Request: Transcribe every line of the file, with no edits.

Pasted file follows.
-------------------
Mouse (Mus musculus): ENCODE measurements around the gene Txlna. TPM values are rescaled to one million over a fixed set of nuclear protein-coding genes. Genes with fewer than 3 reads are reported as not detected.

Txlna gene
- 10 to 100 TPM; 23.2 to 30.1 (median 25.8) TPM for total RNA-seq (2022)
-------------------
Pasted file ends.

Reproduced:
Mouse (Mus musculus): ENCODE measurements around the gene Txlna. TPM values are rescaled to one million over a fixed set of nuclear protein-coding genes. Genes with fewer than 3 reads are reported as not detected.

Txlna gene
- 10 to 100 TPM; 23.2 to 30.1 (median 25.8) TPM for total RNA-seq (2022)